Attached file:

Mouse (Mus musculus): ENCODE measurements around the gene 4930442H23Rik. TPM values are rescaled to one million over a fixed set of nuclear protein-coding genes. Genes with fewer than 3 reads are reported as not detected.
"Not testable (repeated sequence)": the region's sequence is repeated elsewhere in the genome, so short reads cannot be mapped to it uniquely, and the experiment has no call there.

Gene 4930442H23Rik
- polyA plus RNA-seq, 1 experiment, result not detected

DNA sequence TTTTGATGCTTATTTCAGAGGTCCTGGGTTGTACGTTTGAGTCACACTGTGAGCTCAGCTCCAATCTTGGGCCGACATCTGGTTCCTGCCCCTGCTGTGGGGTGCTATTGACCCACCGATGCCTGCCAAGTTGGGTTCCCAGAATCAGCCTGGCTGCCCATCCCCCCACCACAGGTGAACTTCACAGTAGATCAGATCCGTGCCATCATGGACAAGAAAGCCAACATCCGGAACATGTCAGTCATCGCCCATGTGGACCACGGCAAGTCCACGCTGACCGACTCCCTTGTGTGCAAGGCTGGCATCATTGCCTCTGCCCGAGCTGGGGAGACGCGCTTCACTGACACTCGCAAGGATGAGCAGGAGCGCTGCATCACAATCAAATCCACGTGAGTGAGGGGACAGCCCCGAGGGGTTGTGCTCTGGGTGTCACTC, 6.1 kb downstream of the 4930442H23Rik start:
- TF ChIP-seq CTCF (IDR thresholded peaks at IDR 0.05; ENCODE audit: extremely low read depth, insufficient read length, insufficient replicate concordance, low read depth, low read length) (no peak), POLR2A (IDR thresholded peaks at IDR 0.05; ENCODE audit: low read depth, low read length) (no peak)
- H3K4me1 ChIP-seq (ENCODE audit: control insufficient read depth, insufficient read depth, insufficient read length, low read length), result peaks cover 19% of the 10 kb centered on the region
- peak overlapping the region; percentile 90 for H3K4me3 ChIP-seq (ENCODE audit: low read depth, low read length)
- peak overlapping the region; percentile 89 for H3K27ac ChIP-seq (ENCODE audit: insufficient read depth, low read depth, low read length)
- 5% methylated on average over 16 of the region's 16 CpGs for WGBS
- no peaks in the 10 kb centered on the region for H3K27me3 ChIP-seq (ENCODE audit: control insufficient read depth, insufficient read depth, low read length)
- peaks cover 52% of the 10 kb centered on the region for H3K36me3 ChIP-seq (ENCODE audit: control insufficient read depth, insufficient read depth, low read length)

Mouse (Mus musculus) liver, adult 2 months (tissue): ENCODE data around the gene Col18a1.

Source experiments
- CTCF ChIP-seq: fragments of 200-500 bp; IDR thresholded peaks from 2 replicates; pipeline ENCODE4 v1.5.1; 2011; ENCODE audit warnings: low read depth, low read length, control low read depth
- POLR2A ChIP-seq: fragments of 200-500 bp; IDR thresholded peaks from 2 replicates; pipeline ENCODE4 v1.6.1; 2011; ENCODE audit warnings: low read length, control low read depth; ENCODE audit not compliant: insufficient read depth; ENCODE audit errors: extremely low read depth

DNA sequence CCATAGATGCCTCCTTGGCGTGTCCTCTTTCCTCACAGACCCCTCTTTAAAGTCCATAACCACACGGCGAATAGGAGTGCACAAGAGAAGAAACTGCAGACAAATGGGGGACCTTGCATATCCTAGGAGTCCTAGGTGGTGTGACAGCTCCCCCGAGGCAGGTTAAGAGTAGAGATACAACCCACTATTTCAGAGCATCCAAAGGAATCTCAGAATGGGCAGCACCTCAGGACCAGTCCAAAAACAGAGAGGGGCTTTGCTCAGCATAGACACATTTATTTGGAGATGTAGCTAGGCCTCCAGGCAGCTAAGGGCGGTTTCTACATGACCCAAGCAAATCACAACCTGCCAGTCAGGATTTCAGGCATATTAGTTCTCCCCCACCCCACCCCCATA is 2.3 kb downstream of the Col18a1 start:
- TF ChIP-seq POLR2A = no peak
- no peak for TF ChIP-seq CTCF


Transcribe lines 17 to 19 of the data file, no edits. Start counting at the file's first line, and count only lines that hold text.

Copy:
DNA sequence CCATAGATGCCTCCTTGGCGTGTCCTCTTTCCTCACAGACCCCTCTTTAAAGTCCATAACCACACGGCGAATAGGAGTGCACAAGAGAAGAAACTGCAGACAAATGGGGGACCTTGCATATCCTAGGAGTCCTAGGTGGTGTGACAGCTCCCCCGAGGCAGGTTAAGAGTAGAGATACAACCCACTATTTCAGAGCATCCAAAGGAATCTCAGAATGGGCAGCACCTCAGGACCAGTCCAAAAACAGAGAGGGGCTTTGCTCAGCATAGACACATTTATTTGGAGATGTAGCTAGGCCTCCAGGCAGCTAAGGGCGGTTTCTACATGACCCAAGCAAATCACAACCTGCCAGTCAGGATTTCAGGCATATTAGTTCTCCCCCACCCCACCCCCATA is 2.3 kb downstream of the Col18a1 start:
- TF ChIP-seq POLR2A = no peak
- no peak for TF ChIP-seq CTCF